Happy cities are cities where urban transportation infrastructure puts people first, mitigates the effects of social inequality and respects the dignity of every human being.
By Kevin Love
Published February 09, 2016
What causes human beings to be happy? And what features of city design promote happiness for the citizens of the city?
These questions are no longer the exclusive domain of philosophers and religious leaders. Today they can be answered by pollsters and social scientists. Pollsters can survey people about their moods and ask them how happy they are feeling. These results can then be correlated with what is going on in people's lives and their surrounding environment.
The results are not very surprising. It turns out that, in the words of the old camp song, "The more we get together, the happier we'll be." Human beings are inherently social creatures. Once our purely physical needs such as food, clothing and shelter have been provided for, it is social connections to other human beings that lead to happiness.
Mr. Putnam considers the concept of "social capital" to measure and value the networks of social ties between people. He looks at the social infrastructure of organizations that bring people together to facilitate and enable the growth of social capital.
Mr. Putnam is not the first person to write about this. Donald Appleyard's Liveable Streets provides an excellent look at the effects of car traffic on residential streets. As shown in this excellent video about Appleyard's work, the effect of car traffic is to destroy human interaction and create an environment of loneliness, fear and distrust.
In his book, Happy City, Charles Montgomery looks at the relationship between the design of cities and the happiness of the people living there. Unsurprisingly, cities that foster human interaction are cities whose citizens are healthy and happy. On the other hand, car-dominated cities where people are separated and isolated from each other are cities of deep loneliness and unhappiness.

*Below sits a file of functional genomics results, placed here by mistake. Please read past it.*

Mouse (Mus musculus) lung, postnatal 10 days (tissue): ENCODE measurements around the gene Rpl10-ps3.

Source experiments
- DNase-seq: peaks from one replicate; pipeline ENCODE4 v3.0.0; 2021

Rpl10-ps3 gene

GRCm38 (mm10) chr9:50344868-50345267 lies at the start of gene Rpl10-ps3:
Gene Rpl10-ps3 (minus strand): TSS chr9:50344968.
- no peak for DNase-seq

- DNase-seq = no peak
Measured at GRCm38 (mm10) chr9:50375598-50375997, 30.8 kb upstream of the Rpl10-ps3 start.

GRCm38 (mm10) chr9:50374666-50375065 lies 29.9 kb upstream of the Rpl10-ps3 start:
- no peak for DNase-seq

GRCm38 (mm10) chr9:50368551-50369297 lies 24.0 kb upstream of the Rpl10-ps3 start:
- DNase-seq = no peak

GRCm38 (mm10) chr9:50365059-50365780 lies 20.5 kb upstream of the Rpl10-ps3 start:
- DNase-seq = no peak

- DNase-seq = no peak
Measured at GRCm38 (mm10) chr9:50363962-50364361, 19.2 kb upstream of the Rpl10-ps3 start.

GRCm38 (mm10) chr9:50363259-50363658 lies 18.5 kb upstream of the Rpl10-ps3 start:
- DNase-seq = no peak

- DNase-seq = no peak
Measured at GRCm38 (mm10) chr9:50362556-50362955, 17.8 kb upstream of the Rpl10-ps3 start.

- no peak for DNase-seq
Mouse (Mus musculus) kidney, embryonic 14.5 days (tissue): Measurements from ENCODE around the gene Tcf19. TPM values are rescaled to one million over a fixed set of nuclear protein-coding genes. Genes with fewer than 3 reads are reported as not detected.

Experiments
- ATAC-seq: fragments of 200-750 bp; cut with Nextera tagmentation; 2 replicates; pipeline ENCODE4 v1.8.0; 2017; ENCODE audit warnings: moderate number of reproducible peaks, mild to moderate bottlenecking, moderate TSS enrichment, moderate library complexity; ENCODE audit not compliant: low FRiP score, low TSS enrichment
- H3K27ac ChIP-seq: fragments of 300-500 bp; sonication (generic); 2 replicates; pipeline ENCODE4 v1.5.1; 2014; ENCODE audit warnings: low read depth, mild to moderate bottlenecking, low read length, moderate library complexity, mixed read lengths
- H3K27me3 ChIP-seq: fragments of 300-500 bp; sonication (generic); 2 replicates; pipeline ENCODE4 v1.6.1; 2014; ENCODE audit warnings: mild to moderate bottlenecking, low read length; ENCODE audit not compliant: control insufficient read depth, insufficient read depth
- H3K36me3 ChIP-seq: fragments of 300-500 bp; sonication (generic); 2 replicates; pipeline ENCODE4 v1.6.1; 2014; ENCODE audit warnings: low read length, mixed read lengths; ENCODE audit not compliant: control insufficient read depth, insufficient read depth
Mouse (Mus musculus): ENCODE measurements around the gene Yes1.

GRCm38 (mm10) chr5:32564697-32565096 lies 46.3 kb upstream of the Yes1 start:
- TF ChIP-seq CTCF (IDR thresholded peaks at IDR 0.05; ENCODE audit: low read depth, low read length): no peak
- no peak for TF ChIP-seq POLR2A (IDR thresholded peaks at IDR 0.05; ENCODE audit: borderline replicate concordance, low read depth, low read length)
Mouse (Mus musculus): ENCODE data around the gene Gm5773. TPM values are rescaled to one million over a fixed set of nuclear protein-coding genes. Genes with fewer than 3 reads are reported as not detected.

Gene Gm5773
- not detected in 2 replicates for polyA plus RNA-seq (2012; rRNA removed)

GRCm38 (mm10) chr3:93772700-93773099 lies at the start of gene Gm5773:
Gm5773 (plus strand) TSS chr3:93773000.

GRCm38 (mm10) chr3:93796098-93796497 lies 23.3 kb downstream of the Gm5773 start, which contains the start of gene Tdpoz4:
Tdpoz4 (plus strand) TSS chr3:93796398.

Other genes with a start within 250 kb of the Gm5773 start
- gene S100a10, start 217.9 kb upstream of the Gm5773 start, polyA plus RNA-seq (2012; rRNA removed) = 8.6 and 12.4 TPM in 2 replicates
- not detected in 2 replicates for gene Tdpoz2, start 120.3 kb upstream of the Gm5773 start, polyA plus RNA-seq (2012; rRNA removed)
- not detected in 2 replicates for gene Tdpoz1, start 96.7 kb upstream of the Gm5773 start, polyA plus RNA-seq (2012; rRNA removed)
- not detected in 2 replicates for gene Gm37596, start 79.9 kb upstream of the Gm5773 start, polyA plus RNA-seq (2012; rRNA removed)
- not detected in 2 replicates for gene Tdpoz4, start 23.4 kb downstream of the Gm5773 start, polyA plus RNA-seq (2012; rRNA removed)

So how does urban design and transportation infrastructure build human happiness? Happy cities build happiness in two primary ways.
The first is by building human capital and human connections. A happy city has a dense, walkable urban area where people are interacting with each other on the street as they go about their daily lives.
The second way that urban design promotes happiness is in showing respect for the fundamental dignity of each person by mitigating the effects of social inequality.
For example, suppose a rich person in his Rolls Royce luxury automobile is not getting from A to B any faster than ordinary people cycling or taking public transit. That shows respect for the dignity of each person and promotes human happiness.
These two ways are particularly important for children. There are very good reasons why UNICEF rates The Netherlands as having the world's highest level of child well-being. Dutch cycling infrastructure provides freedom for children that simply does not exist in much of suburban Hamilton.
Far too many children, particularly teenagers, are essentially trapped in suburban Hamilton. Public transit is poor, car drivers make cycling terrifying and few places they want to go are within walking distance. Compare that with these children cycling to school in The Netherlands. Which children have more freedom? Which children are happier?
In Happy City, Montgomery shows the relationship between urban design and human happiness. Cities where people are happy are cities where social capital is built by urban design.
Happy cities are cities where urban transportation infrastructure puts people first, mitigates the effects of social inequality and respects the dignity of every human being. Many cities have successfully transformed themselves to build human happiness. They changed for the better.
Here in Hamilton, we can too!
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